Today’s post will take a closer look at Google traffic density maps and compare them with a recently released TomTom report on traffic congestion. We will address the days chosen by TomTom as the worst and the best weekdays concerning congestion patterns: Monday, Tuesday, Wednesday, and Friday. By the way, using Google density maps can generally help you considerably wherever you go and ease your decision-making process about choosing the best route since the shortest distance doesn’t necessarily guarantee the fastest and most convenient one. In this post, there are also a couple of interactive videos describing the typical day prepared, so check them out to optimize your commuting time!
Most Congested Days
By TomTom and Google Alike:
Least Congested Days
By TomTom and Google Alike:
It’s quite interesting to note that in most cities included in TomTom’s stats, Monday is cited as one of the calmest days of the week. TomTom data show that the congestion level (increase in overall travel times compared to a free-flow situation; e.g. Congestion level of 15 per cent means that drivers have to withstand 15 per cent longer travel time compared to calm situations) on Monday morning amounts to 44 per cent, and evening rush hour slows Vancouverites down by 55 per cent. Even though that might seem to be a lot, it’s still by far the best result of all the weekdays. Let’s look at a typical Monday according to Google stats.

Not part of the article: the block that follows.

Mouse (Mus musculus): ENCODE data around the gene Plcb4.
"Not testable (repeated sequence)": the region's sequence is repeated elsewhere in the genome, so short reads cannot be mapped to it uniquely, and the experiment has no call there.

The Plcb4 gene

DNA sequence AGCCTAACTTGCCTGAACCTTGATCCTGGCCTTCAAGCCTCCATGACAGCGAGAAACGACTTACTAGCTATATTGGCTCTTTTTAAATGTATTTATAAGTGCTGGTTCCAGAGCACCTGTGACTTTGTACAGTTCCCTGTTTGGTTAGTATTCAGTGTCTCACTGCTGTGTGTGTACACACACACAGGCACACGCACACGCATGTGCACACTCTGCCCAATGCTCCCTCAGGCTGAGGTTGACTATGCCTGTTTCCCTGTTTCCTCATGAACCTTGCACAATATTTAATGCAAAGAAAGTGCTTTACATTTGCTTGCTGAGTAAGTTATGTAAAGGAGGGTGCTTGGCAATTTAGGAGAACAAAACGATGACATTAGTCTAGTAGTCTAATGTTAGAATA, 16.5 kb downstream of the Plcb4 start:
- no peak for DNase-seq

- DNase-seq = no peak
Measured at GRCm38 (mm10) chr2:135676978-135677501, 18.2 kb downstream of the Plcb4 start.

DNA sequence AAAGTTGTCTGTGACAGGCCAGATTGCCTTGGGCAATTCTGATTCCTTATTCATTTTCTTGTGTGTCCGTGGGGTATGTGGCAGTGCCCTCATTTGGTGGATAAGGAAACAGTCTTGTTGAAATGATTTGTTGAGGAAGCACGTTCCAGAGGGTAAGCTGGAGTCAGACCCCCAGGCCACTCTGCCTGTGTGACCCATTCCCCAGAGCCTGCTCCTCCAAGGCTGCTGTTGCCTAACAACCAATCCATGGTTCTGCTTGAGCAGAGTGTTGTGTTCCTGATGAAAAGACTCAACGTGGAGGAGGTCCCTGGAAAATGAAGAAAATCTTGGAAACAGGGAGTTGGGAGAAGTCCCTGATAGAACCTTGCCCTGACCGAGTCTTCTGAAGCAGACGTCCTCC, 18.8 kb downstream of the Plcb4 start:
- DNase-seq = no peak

As soon as at 7:00 A.M., traffic starts to wake up. As many people who commute from longer distances begin their daily journey quite early to avoid traffic jams later in the day, some of the roads leading to Vancouver often get busy. An example of that could be the Trans-Canadian Highway around the Port-Mann Bridge, King George Boulevard just before Patullo Bridge, and the highway from North Vancouver. While the highway from North Vancouver recovers quickly and there are no jams to be seen as soon as 8:00 A.M., the bridges in the south face serious congestion that only recedes around 9:00 A.M.
Meanwhile, traffic in the city of Vancouver itself seems to reach its rush hour between 8:00 and 9:00 A.M., as people often have to get to their workplace around this time. Some of the streets with high risks of congestion are for example Main Street around Vancouver Pacific Central, Kingsway in Mount Pleasant areas, Seymour Street, and Granville Street. The last shout comes shortly after 9:00 A.M. on West Georgia Street downtown, as cars from different directions meet up in the city centre. From then on, traffic is lighter until about 3:00 P.M., when the first people start moving home, and West Georgia Street is the first place where you can feel it. At about 5:00 P.M., you can feel the rush on the completely jammed Cambie Street, West and East Broadway, and Main Street, which generally remains busy for most of the day. Between 6:00 and 7:00, Howe Street and Burrard Street downtown tend to become congested as well, but from then on you shouldn’t encounter any significant slowdowns anywhere in the city –—after all, Monday is one of the “good days” in the traffic calendar.
TomTom reports Tuesday to be the day with one of the worst peak periods of the week. According to their data, the morning rush hour slows us down by 55 per cent and in the evening we spend more than 66 per cent extra time waiting in traffic jams.